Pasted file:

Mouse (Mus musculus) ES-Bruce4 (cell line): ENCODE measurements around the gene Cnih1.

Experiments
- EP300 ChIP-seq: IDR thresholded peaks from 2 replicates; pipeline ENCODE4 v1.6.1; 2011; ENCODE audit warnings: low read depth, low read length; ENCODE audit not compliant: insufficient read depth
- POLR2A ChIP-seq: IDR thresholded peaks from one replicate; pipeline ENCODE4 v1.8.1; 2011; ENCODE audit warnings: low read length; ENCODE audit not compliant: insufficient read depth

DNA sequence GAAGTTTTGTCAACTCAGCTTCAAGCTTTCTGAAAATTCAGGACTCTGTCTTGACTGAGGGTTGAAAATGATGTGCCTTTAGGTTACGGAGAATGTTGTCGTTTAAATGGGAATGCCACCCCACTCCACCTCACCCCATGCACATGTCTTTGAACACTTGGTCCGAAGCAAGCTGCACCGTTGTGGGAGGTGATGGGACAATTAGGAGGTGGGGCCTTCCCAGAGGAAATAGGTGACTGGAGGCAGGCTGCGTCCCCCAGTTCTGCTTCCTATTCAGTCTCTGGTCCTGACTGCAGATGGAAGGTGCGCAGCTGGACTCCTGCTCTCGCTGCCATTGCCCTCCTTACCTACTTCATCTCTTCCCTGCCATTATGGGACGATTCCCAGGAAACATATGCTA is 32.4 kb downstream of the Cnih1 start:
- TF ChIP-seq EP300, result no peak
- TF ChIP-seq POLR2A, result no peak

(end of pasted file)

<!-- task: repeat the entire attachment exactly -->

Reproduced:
Mouse (Mus musculus) ES-Bruce4 (cell line): ENCODE measurements around the gene Cnih1.

Experiments
- EP300 ChIP-seq: IDR thresholded peaks from 2 replicates; pipeline ENCODE4 v1.6.1; 2011; ENCODE audit warnings: low read depth, low read length; ENCODE audit not compliant: insufficient read depth
- POLR2A ChIP-seq: IDR thresholded peaks from one replicate; pipeline ENCODE4 v1.8.1; 2011; ENCODE audit warnings: low read length; ENCODE audit not compliant: insufficient read depth

DNA sequence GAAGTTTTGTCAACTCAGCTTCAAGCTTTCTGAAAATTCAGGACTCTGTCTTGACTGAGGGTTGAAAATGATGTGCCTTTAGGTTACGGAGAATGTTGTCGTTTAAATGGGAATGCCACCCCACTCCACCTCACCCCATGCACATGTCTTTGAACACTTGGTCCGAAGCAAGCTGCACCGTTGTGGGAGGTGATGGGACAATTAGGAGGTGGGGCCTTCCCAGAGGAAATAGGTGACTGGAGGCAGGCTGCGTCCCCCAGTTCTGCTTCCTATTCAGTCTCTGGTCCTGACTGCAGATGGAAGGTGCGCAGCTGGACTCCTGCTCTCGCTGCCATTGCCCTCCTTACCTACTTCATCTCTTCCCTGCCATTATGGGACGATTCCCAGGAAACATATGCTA is 32.4 kb downstream of the Cnih1 start:
- TF ChIP-seq EP300, result no peak
- TF ChIP-seq POLR2A, result no peak